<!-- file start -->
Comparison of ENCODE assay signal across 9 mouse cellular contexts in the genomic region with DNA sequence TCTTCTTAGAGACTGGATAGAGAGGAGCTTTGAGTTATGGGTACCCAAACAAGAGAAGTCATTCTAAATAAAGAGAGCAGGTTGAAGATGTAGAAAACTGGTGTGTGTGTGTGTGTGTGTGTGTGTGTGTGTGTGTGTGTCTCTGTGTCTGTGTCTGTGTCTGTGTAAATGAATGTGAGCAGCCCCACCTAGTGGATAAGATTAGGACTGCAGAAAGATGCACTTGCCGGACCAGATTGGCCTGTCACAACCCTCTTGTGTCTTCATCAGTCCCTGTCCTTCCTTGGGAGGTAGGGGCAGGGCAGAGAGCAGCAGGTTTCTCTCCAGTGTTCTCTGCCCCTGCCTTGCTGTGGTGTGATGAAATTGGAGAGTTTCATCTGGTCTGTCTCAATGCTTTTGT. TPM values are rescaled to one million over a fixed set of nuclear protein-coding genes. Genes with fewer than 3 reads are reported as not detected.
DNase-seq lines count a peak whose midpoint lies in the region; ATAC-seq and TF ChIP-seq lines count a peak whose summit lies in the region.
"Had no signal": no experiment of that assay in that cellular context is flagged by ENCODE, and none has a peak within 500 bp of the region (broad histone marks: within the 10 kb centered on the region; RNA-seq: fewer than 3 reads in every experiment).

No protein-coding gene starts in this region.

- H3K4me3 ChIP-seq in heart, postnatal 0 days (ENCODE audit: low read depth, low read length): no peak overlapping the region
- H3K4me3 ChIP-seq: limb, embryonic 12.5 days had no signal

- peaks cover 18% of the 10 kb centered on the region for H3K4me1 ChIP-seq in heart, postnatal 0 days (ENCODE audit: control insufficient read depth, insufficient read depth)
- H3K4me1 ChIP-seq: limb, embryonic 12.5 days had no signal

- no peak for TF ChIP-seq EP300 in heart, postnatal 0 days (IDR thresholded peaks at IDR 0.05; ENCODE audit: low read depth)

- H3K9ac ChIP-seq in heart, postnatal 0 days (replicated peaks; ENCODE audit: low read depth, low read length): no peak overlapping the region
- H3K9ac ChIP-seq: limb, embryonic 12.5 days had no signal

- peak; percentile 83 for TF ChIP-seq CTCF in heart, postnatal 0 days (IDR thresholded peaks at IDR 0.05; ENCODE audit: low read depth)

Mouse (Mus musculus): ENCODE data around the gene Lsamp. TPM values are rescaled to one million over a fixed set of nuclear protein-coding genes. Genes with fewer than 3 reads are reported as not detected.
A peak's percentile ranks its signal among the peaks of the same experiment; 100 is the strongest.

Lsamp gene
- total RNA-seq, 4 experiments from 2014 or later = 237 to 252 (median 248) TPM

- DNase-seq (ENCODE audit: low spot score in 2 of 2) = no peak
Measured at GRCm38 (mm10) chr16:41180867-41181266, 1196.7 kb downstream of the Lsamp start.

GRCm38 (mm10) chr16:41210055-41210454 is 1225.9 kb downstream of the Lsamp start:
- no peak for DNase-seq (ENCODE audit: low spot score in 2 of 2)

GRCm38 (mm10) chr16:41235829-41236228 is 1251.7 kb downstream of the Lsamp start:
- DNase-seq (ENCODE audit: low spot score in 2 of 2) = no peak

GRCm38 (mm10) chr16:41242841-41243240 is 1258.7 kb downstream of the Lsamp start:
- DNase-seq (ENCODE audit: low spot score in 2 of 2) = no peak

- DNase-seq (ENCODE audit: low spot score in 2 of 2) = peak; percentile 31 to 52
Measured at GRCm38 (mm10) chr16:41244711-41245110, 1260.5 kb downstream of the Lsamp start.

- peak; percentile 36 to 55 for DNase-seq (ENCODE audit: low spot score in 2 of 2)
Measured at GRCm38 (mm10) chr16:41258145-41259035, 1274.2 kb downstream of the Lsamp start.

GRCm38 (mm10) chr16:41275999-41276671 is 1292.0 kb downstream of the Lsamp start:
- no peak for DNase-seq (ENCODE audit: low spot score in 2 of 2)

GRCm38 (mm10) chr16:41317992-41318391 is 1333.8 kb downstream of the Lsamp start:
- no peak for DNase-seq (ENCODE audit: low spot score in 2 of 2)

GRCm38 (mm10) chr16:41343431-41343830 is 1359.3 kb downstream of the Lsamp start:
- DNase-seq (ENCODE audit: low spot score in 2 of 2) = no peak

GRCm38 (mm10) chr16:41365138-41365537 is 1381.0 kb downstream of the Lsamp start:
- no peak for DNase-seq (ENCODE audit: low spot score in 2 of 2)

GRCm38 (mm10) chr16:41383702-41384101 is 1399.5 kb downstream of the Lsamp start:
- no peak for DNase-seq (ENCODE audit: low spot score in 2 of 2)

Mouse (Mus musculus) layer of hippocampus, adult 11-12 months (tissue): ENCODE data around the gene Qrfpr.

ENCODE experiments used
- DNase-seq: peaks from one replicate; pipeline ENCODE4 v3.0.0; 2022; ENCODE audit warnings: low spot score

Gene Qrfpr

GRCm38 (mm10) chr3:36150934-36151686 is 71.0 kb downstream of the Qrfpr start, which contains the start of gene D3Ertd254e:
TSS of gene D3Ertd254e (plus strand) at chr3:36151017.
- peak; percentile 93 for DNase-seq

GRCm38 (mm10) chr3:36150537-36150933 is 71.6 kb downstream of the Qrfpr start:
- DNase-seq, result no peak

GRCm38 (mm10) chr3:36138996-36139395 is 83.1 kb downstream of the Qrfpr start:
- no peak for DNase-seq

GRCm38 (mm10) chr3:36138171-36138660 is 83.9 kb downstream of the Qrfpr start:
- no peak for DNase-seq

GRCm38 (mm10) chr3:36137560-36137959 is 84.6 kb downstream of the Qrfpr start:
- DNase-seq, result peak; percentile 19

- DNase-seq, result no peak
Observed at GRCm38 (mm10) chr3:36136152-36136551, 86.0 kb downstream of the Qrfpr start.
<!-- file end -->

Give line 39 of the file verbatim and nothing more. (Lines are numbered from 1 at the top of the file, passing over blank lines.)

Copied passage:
Mouse (Mus musculus) layer of hippocampus, adult 11-12 months (tissue): ENCODE data around the gene Qrfpr.